Tag Archives: violence

303 – Oct. 30 – This Day in Baptist History Past

Was met with violent opposition and persecution

October 30, 1753 – David Barrow was born into a plain farm family in Brunswick County, Virginia. After he received Christ at the age of 16, he was baptized by Zachariah Thompson and immediately began to exhort others to seek the Savior.

Though he had received very little education earlier, after he married he studied grammar under Elder Jeremiah Walker and became an excellent grammarian. Barrow was ordained in 1771 and traveled and preached extensively in Virginia and N. C.  He became the pastor of Isle of Wight Church in 1774. His ministry was interrupted when he shouldered a musket in 1776 and entered the army to defend his newly established country.

Barrow’s exceptional deportment rendered him popular with all classes of men except the baser sort of “church men” who opposed the gospel of God’s grace (Anglican). His successful ministry was met with violent opposition and persecution. On one occasion in 1778, Barrow and Edward Mintz were preaching at the home of a man who lived near the mouth of the James River. A gang of well dressed “church men” came up on the stage that had been erected under some trees. As soon as the hymn had been given out the “church men” began singing obscene songs. Then they grabbed Barrow and plunged him under some nearby water, twice burying his head in the mud to the point that he couldn’t breathe. Barrow barely escaped with his life. Within a few weeks, three or four of their persecutors died in a very strange manner. Barrow and the other men disregarded the threats and continued to preach without further problems. Many were saved, baptized, and a church was organized.

Dr. Greg J. Dixon from: This Day in Baptist History Vol. I: Cummins Thompson /, pp. 450-51.

The post 303 – Oct. 30 – This Day in Baptist History Past appeared first on The Trumpet Online.

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100– April 10—This Day in Baptist History Past


John the Baptist Jesus

Ten Shillings or Ten Lashes
100– April 10—This Day in Baptist History Past

Joshua Morse, having been born April 10, 1726, his life spanned many eventful years during the establishment of our nation.  At the age of eighteen he began his ministerial labors at a time when every man who opened his door for a dissenter to preach was fined five pounds, the preacher ten shillings, and hearers five shillings. The very first time that Morse preached at Stonington, CT he was apprehended, and the magistrate sentenced him to be fined ten shillings or to receive ten lashes at the whipping post.  The fine he could not pay, and the lashes he was prepared to receive.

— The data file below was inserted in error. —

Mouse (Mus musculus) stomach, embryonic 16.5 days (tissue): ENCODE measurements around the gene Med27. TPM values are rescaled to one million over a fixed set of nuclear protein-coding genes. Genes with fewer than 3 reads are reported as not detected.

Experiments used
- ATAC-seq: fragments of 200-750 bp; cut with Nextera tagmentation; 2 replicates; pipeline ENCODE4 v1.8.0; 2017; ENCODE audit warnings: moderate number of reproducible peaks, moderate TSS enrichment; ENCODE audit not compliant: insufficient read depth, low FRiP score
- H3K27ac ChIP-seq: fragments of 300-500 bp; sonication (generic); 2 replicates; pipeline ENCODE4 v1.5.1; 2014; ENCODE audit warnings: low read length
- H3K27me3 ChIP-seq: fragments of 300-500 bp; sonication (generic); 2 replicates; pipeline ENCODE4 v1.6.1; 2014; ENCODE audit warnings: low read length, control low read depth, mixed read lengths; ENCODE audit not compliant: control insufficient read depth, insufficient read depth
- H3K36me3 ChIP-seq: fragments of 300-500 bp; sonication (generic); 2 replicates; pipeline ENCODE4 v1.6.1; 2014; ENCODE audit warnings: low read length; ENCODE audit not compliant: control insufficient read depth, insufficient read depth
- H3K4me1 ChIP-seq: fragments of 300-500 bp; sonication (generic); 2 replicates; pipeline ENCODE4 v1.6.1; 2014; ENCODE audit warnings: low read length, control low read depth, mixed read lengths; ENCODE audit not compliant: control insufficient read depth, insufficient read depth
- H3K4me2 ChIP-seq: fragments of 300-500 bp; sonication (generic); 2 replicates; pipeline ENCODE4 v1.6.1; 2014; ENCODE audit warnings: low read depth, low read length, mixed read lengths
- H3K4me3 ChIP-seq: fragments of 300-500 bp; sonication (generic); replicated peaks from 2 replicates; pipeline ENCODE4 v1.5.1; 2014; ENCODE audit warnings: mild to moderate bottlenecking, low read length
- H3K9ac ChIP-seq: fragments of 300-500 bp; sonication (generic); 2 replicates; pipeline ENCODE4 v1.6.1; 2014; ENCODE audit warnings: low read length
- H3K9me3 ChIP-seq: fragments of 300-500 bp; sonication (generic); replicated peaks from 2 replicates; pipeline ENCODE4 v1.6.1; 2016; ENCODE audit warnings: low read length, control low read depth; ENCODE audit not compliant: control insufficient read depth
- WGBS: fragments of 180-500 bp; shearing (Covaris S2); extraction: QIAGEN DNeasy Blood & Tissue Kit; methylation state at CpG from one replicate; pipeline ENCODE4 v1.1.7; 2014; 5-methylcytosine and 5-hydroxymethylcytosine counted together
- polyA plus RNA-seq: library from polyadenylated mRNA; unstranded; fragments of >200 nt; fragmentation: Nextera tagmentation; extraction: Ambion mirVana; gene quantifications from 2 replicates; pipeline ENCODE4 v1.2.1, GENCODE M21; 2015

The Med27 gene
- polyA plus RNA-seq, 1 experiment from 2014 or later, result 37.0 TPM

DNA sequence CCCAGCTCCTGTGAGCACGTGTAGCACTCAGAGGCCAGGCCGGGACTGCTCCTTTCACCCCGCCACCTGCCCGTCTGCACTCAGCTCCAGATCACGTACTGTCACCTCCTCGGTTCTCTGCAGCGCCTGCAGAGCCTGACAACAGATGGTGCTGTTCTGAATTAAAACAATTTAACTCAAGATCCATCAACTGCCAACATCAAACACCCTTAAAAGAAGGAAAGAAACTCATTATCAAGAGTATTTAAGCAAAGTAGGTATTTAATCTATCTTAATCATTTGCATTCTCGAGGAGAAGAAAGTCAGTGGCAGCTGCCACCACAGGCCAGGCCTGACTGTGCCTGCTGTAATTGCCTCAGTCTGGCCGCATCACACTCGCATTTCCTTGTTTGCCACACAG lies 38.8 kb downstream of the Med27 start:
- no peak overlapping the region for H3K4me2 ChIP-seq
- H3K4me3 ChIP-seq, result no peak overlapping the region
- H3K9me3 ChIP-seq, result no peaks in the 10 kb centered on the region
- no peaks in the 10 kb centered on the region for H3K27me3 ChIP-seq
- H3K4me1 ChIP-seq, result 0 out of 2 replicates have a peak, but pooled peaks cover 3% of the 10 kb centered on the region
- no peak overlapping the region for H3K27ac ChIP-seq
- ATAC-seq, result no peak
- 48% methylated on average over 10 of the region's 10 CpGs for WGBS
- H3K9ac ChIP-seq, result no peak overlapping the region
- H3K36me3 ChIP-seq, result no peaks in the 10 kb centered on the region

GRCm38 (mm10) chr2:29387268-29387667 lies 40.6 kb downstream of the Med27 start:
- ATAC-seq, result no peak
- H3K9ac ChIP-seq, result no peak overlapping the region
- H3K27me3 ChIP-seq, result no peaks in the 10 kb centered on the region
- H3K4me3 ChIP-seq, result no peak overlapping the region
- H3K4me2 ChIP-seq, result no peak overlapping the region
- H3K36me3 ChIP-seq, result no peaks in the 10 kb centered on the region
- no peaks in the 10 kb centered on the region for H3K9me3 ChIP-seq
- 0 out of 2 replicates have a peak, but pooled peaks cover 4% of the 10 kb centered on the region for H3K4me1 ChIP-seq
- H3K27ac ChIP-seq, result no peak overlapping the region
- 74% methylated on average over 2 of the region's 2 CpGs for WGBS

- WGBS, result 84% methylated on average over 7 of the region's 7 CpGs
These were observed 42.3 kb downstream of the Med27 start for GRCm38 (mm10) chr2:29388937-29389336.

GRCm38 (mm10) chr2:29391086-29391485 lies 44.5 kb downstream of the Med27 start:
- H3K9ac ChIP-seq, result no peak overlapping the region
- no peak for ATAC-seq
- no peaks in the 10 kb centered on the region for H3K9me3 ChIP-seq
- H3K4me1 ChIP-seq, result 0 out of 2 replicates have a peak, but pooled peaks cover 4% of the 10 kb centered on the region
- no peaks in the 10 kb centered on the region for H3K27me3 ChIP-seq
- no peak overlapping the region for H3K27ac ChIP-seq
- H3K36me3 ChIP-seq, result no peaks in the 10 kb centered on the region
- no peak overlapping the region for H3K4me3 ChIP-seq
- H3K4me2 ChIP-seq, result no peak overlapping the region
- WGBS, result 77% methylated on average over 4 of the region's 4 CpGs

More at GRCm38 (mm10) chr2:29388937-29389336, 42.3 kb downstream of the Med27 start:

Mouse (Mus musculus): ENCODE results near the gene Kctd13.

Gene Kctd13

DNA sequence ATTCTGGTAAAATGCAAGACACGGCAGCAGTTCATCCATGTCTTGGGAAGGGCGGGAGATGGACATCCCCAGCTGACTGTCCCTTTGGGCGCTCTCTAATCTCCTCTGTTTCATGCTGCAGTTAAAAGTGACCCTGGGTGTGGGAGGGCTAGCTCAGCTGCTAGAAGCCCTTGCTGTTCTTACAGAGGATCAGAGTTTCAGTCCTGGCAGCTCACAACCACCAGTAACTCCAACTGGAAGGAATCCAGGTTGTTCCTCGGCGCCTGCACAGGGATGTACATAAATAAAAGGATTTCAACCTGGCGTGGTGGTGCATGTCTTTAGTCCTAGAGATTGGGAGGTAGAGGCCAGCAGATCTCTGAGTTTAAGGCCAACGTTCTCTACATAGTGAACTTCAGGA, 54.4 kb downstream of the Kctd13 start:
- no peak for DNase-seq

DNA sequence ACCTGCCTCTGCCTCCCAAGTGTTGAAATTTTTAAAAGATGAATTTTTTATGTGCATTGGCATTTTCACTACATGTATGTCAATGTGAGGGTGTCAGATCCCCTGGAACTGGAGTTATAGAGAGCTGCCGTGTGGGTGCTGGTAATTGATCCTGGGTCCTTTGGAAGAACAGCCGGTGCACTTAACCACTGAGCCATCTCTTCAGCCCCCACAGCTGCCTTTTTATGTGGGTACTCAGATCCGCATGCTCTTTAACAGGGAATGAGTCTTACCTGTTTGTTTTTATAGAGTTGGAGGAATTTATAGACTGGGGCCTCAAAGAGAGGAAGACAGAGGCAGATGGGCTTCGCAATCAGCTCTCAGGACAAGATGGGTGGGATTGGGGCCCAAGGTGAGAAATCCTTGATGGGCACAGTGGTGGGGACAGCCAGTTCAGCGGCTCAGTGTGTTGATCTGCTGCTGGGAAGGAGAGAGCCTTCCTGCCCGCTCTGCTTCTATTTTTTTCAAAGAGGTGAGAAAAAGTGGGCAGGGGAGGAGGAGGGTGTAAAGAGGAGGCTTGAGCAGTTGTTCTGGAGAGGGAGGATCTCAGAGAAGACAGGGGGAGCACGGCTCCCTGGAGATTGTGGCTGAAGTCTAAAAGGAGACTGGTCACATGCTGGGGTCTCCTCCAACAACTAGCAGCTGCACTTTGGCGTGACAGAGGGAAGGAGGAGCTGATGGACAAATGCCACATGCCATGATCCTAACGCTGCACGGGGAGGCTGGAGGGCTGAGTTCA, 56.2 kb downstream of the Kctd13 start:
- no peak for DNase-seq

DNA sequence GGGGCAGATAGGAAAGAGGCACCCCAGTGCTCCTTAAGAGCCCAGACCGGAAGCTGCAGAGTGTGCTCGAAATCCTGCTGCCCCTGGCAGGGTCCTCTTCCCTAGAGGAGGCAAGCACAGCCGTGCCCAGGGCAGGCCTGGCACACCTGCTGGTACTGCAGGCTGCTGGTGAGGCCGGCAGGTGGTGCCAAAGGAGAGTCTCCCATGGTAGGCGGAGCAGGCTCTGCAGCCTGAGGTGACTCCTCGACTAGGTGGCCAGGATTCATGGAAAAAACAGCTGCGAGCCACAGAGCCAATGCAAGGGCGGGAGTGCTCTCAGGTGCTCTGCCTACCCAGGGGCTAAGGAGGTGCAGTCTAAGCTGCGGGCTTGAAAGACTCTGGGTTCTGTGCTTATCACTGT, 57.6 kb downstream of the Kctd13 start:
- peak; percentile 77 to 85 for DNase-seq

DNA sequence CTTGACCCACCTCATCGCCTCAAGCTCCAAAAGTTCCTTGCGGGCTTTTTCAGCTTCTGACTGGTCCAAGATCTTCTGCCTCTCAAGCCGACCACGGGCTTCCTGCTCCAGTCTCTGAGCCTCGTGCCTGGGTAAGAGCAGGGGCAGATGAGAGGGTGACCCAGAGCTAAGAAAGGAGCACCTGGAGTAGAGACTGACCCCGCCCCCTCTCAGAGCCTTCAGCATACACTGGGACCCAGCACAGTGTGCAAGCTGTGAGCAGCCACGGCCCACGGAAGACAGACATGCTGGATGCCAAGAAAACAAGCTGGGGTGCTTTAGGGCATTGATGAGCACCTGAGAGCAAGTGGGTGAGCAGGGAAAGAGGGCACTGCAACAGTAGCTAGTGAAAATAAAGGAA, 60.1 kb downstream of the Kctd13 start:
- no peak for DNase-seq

Morse was knocked down often by blows while praying and preaching as well as being dragged around by the hair of his head. On one occasion a man struck Morse in his temple with such violence that it brought him to the floor from which he arose with emotion and pity and said, “If you die a natural death, the LORD hath not spoken by me.” This man, not long after, went to sea, fell from the ship, and was drowned.
About a month before his death in July of 1795, he called his church together and gave them his last advice and benediction. He had composed a hymn to be sung at his funeral and chose a passage to be preached from, which was, “This is a faithful saying, and worthy of all acceptation, that Christ Jesus came into the world to save sinners, of whom I am chief.”
Dr. Dale R. Hart: Adapted from: This Day in Baptist History Vol. I: Cummins Thompson /, pp. 144-145. / Wikipedia, the free encyclopedia.

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“Michigan has passed a modest labor reform, and the result has been threats and violence from Democratic elected officials and their union henchmen. … To hear the Democrats tell the tale, you would think that Governor Rick Snyder and Michigan’s Republican-controlled legislature had abolished unions. In fact, the legislation merely prohibits unions from forcing workers to pay dues to them as a condition of employment, which is why such measures are called ‘right-to-work laws.’ The law imposes no limitation on unions’ ability to organize, to engage in collective bargaining, or to strike. It merely forbids them to take money out of the pockets of workers who do not wish to join them. In response, Democratic legislator Douglas Geiss declared on the floor of the state house: ‘There will be blood. There will be repercussions.’ And indeed there were: Knife-wielding partisans brought down a tent on representatives from the conservative group Americans for Prosperity — women and children among them — and roughed up bystanders. Fox News contributor Steven Crowder was beaten by the same mob, punched repeatedly in the face. Michigan is the 24th state to enact a right-to-work law, and the most heavily unionized state to do so. … Right-to-work laws do not necessarily hobble unions; rather, they force unions to compete for resources and prove their value to their workers. Some unions provide obvious value: In places in which private-sector unions already are strongly established, right-to-work laws have in fact had little effect on union membership. The critical difference is that workers have a choice. This is a principle that should be codified in law in every state, and at the federal level as well. … The shrieking in Michigan isn’t about workingmen’s wages, but campaign coffers. That is why there is blood.” –National Review

There is no excuse for people to act in such a vile manner. There is no excuse to try and harm women and children by turning over hot coffee and hot chocolate urns. This is a demonstration by people that do not have the intellectual ability to rationally discuss their position. There fall back plan is to use the vilest language possible and be bullies. Simply a display of sub-human behavior.

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